Conflict Diamond Issue Will Go On—Even Without Conflicts

There’s peace in the three African countries torn apart by conflict diamonds … but the issue isn’t likely to go away.

In August, the warring parties in the Democratic Republic of Congo agreed to a cease-fire. This follows truces in Sierra Leone and Angola, the two other countries with diamond-fueled rebellions.

Even so, the industry will remain under pressure to enact rough controls.

“Although the conflicts seem to have subsided, the Kimberley Process [the inter-governmental group that’s fashioning the rough diamond certification system] should still go forward,” said J.P. Bindenagel, the State Department’s newly appointed special negotiator for conflict diamonds, at a recent Diamond Dealers Club luncheon. “Rough controls are important not just for stopping insurrections now, but to make sure diamonds are not used to reignite insurrections in the future.”

Matt Runci, executive director of the World Diamond Council, agrees. “As long as these countries remain politically unstable and economically unbalanced, they remain prime targets for economically driven insurrections,” he says. “So the need remains. It’s just more future oriented than present oriented.”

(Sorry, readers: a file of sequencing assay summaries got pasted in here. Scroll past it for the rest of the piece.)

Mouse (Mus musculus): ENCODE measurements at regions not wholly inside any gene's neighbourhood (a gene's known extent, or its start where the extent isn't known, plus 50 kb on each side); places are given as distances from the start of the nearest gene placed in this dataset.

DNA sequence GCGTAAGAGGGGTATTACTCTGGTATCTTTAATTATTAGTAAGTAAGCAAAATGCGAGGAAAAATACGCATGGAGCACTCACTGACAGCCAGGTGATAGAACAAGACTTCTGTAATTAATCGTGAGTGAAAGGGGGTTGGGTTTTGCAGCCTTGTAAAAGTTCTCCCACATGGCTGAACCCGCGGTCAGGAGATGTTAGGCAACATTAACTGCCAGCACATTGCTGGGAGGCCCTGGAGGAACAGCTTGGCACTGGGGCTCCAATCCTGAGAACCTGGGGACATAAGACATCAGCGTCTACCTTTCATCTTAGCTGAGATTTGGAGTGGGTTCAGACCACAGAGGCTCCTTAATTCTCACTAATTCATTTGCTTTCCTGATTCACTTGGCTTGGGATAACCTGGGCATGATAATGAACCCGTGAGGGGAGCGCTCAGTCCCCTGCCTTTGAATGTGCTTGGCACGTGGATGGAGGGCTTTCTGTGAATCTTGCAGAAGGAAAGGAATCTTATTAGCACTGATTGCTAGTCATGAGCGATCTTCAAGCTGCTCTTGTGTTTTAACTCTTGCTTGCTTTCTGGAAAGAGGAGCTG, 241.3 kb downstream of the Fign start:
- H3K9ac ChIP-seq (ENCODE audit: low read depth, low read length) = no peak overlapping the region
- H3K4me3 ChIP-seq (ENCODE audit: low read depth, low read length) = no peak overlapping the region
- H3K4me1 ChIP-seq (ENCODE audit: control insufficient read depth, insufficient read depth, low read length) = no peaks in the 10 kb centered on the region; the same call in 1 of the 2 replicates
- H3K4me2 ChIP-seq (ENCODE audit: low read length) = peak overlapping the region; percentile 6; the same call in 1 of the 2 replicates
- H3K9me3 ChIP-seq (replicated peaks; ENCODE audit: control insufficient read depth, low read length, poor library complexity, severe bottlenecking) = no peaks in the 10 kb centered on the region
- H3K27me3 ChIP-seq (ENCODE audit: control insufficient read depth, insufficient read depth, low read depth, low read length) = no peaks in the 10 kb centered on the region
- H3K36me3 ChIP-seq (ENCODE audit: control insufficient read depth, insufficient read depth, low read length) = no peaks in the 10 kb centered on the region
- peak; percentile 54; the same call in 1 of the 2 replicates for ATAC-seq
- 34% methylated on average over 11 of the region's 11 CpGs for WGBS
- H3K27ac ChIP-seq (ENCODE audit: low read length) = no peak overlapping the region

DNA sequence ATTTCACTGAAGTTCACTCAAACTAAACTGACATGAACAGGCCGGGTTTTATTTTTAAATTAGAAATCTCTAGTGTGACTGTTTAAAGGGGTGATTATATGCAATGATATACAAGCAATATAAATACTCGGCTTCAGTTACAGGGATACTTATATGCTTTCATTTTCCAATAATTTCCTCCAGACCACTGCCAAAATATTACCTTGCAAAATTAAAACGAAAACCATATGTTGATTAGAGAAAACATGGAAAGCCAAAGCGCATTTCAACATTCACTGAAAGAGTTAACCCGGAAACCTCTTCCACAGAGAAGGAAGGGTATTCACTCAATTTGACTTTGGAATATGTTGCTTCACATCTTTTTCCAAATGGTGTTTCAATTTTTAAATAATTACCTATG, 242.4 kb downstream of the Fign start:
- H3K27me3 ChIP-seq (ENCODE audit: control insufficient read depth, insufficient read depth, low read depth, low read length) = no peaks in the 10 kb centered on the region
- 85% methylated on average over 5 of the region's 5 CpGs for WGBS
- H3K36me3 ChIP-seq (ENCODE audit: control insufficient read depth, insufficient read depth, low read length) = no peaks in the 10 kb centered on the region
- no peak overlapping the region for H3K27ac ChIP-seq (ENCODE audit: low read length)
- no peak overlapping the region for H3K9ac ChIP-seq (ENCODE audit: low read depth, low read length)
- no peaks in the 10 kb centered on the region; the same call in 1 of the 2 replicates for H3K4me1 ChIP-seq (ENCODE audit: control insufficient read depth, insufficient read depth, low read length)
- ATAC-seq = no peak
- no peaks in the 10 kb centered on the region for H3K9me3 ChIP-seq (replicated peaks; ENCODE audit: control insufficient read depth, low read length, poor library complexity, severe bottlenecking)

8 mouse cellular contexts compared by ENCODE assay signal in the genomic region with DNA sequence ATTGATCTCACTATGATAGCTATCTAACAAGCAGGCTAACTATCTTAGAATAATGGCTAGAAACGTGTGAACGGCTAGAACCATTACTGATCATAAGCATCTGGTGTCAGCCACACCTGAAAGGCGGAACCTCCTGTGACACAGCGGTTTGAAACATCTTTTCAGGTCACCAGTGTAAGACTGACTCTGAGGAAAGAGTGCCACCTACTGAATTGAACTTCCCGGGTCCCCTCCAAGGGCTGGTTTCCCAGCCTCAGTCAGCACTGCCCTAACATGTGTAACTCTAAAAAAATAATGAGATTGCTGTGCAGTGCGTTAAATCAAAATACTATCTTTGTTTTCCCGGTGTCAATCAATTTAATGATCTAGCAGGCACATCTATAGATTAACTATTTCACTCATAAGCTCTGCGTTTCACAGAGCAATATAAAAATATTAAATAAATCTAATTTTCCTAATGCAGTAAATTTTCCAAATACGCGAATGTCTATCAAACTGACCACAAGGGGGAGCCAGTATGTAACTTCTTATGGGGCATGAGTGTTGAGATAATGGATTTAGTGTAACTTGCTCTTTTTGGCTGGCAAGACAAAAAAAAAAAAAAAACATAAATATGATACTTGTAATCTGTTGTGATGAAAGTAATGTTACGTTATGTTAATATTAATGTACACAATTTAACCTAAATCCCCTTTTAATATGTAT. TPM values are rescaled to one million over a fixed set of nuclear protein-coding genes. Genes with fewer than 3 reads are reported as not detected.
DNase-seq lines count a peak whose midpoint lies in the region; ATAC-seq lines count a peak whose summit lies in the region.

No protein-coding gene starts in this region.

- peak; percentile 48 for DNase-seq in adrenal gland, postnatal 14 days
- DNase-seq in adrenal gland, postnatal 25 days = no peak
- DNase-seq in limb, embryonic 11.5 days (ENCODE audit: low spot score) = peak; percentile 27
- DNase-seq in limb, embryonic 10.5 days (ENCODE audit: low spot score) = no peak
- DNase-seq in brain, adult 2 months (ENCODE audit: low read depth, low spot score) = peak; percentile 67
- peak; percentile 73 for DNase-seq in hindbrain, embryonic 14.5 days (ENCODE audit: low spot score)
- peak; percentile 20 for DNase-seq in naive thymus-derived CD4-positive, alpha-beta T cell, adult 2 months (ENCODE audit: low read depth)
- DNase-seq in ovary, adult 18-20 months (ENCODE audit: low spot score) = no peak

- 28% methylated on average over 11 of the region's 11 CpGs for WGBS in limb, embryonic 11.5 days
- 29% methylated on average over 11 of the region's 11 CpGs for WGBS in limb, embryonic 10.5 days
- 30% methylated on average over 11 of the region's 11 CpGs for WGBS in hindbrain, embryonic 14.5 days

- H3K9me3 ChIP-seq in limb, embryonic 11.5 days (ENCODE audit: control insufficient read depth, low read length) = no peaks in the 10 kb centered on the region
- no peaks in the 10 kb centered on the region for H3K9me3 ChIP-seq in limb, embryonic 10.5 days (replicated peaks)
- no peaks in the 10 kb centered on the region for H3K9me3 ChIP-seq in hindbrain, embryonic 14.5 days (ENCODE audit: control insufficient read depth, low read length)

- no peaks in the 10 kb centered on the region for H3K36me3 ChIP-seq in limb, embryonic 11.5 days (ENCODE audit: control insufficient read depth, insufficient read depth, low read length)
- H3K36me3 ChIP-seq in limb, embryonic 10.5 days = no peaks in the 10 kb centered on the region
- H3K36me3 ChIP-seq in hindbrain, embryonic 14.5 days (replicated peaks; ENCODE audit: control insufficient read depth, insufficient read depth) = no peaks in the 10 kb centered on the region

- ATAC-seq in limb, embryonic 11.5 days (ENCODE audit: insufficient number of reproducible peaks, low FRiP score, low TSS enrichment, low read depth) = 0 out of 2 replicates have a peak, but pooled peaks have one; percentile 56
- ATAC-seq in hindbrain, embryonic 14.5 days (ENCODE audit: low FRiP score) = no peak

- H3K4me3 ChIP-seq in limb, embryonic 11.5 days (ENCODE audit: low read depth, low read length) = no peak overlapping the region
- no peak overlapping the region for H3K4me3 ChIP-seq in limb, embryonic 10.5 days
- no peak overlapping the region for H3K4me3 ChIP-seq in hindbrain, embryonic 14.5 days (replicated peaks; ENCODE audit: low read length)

Runci’s concern is that, with the conflicts over, Washington will lose interest. “On the surface, this could momentarily make it more difficult for us to convince the various government agencies that we have to go forward,” he says. “But I think Washington has heard the industry’s plea and takes it seriously.”

Media spotlight. The main benefit for the industry might be in the realm of public relations. With no ongoing conflicts, newscasts no longer can associate diamonds with wartime atrocities like slave labor and forced amputations.

But some have made another, possibly more damaging association—between diamonds and terrorism.

While there is little hard evidence of a link between diamonds and Osama bin Laden’s minions, the idea continues to draw attention. Recently, Italian authorities arrested Sanjivan Ruprah, described as a “millionaire diamond smuggler” who allegedly sold weapons to al Qaeda.

One government source says the United States takes the idea very seriously.

“We don’t have anything we can take to the bank yet, but a link between diamonds and terrorism is certainly likely and feasible,” he says. “If you read the literature on al Qaeda, they are always described as having a mobile and flexible financial system. Diamonds and gold are easy to hide and don’t take up a lot of space. They’re probably a better investment than the stock market right now.”